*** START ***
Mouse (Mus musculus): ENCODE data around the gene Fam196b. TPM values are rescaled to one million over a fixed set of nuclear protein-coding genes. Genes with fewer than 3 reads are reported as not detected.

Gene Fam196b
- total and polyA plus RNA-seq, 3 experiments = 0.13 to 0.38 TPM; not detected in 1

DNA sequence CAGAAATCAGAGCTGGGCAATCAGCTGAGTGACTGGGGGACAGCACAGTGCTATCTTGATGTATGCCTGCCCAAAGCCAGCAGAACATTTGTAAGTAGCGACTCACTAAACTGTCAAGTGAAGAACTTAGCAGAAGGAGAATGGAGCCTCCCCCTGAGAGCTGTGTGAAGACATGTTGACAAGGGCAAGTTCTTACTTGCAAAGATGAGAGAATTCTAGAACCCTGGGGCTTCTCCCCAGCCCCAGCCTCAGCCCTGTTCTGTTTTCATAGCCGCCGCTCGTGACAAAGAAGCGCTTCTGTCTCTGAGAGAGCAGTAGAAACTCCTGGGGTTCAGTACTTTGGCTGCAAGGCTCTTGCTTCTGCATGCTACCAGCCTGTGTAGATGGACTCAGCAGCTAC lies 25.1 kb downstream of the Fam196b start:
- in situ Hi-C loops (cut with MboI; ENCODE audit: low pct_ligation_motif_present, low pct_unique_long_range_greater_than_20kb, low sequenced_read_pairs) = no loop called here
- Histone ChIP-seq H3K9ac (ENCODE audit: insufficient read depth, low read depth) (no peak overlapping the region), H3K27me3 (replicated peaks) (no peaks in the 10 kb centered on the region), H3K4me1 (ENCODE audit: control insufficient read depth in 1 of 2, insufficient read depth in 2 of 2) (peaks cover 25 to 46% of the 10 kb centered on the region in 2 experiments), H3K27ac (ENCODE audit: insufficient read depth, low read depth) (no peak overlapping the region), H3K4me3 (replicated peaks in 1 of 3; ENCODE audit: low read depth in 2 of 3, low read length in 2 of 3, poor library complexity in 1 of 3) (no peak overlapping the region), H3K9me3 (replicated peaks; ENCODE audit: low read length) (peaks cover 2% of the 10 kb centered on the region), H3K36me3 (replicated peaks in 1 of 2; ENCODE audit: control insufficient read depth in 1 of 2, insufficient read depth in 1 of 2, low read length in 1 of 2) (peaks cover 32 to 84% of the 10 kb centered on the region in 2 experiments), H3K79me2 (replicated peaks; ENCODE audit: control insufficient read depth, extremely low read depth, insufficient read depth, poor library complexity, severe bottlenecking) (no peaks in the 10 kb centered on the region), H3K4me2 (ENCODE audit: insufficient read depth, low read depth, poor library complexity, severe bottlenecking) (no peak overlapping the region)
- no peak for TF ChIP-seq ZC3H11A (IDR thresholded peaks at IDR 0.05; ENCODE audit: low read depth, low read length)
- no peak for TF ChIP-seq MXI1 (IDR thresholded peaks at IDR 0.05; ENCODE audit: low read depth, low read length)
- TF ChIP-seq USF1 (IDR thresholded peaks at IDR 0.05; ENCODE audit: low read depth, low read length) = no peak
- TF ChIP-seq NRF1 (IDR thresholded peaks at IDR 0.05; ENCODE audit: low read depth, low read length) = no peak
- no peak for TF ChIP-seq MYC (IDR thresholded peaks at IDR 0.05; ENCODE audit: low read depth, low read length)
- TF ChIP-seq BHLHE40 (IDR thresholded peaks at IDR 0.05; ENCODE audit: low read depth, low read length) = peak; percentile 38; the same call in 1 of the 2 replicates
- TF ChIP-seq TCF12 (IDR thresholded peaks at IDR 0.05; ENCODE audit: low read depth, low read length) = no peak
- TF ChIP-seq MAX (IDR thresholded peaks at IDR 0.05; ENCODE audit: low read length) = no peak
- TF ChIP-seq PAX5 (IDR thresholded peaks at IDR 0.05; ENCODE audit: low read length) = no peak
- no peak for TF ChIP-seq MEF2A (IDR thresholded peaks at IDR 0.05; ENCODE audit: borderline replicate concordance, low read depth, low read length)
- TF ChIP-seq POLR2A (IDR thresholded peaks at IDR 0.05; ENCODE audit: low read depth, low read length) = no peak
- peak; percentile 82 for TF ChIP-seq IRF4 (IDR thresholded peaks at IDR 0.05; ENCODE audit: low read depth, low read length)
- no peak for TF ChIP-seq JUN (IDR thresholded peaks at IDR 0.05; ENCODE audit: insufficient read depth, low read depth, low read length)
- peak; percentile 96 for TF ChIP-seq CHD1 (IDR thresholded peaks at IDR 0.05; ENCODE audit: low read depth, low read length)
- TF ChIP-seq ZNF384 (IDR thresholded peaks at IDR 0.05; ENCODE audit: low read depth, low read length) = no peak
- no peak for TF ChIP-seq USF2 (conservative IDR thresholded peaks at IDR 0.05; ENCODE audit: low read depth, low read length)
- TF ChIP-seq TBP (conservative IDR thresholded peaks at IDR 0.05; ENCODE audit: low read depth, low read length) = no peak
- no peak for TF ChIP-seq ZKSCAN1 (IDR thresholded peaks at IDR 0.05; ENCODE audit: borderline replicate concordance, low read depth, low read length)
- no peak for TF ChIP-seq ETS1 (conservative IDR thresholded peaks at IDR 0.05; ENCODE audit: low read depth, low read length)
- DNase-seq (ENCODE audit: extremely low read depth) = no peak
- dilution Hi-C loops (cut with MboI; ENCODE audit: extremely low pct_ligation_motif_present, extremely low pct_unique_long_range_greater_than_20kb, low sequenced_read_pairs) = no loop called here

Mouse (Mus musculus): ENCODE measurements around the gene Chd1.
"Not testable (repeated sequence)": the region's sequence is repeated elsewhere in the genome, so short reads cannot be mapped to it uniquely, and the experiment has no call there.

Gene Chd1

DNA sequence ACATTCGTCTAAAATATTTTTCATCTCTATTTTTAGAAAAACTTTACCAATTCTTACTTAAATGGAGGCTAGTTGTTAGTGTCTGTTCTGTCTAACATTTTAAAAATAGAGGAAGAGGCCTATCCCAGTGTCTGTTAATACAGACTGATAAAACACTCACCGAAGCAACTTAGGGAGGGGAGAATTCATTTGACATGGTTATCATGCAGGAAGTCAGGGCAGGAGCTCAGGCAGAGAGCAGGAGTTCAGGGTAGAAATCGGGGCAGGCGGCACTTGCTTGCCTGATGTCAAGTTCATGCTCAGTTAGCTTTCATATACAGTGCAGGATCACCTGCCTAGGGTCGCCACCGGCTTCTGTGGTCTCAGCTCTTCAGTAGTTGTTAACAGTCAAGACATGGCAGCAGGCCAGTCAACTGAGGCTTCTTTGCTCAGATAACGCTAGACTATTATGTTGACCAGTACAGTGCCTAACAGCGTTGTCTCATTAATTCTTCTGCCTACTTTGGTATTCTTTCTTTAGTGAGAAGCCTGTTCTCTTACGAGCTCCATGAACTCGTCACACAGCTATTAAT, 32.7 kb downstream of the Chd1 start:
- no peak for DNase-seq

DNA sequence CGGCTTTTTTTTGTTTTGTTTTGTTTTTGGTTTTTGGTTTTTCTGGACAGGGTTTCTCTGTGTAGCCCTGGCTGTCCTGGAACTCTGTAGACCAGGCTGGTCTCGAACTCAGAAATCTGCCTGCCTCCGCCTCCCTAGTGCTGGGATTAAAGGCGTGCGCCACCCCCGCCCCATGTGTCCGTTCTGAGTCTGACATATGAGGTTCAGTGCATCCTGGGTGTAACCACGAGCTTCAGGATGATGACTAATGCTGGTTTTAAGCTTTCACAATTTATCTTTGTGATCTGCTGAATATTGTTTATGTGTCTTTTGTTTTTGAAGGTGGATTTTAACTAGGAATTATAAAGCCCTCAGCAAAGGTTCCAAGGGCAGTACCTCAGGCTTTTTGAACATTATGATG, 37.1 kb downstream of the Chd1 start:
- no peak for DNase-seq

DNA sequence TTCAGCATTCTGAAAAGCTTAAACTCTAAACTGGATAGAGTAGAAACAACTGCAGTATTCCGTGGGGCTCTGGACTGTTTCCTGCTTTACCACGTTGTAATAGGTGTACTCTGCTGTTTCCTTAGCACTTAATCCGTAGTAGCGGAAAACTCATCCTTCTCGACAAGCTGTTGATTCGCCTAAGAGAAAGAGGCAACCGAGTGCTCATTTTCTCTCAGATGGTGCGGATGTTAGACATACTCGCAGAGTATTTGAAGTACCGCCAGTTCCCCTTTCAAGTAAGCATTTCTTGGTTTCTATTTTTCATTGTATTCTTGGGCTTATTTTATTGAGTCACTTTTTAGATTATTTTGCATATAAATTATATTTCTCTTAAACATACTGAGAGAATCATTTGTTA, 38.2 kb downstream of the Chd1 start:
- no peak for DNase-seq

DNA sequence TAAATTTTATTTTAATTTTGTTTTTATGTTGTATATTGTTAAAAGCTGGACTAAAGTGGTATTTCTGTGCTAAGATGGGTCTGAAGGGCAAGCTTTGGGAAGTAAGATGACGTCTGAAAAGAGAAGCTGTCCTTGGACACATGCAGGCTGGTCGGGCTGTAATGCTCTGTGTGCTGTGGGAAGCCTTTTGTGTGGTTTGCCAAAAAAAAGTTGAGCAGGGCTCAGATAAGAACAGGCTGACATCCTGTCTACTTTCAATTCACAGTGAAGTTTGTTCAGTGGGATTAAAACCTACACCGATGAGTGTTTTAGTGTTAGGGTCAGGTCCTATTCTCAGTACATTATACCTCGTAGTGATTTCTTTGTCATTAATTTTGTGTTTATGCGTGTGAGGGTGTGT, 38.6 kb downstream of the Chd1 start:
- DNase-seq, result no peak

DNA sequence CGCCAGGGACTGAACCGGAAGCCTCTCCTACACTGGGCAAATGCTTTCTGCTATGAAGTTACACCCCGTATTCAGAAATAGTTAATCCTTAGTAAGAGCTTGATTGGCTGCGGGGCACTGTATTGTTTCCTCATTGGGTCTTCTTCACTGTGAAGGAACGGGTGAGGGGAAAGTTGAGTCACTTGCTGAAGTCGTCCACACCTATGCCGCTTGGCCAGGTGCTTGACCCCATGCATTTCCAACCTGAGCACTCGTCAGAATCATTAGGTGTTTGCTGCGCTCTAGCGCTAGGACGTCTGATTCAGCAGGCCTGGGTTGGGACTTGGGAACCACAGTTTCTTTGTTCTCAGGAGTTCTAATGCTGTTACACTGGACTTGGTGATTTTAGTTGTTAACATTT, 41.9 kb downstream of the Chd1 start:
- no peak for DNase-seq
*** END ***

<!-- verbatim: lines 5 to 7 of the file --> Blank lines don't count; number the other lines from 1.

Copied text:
- in situ Hi-C loops (cut with MboI; ENCODE audit: low pct_ligation_motif_present, low pct_unique_long_range_greater_than_20kb, low sequenced_read_pairs) = no loop called here
- Histone ChIP-seq H3K9ac (ENCODE audit: insufficient read depth, low read depth) (no peak overlapping the region), H3K27me3 (replicated peaks) (no peaks in the 10 kb centered on the region), H3K4me1 (ENCODE audit: control insufficient read depth in 1 of 2, insufficient read depth in 2 of 2) (peaks cover 25 to 46% of the 10 kb centered on the region in 2 experiments), H3K27ac (ENCODE audit: insufficient read depth, low read depth) (no peak overlapping the region), H3K4me3 (replicated peaks in 1 of 3; ENCODE audit: low read depth in 2 of 3, low read length in 2 of 3, poor library complexity in 1 of 3) (no peak overlapping the region), H3K9me3 (replicated peaks; ENCODE audit: low read length) (peaks cover 2% of the 10 kb centered on the region), H3K36me3 (replicated peaks in 1 of 2; ENCODE audit: control insufficient read depth in 1 of 2, insufficient read depth in 1 of 2, low read length in 1 of 2) (peaks cover 32 to 84% of the 10 kb centered on the region in 2 experiments), H3K79me2 (replicated peaks; ENCODE audit: control insufficient read depth, extremely low read depth, insufficient read depth, poor library complexity, severe bottlenecking) (no peaks in the 10 kb centered on the region), H3K4me2 (ENCODE audit: insufficient read depth, low read depth, poor library complexity, severe bottlenecking) (no peak overlapping the region)
- no peak for TF ChIP-seq ZC3H11A (IDR thresholded peaks at IDR 0.05; ENCODE audit: low read depth, low read length)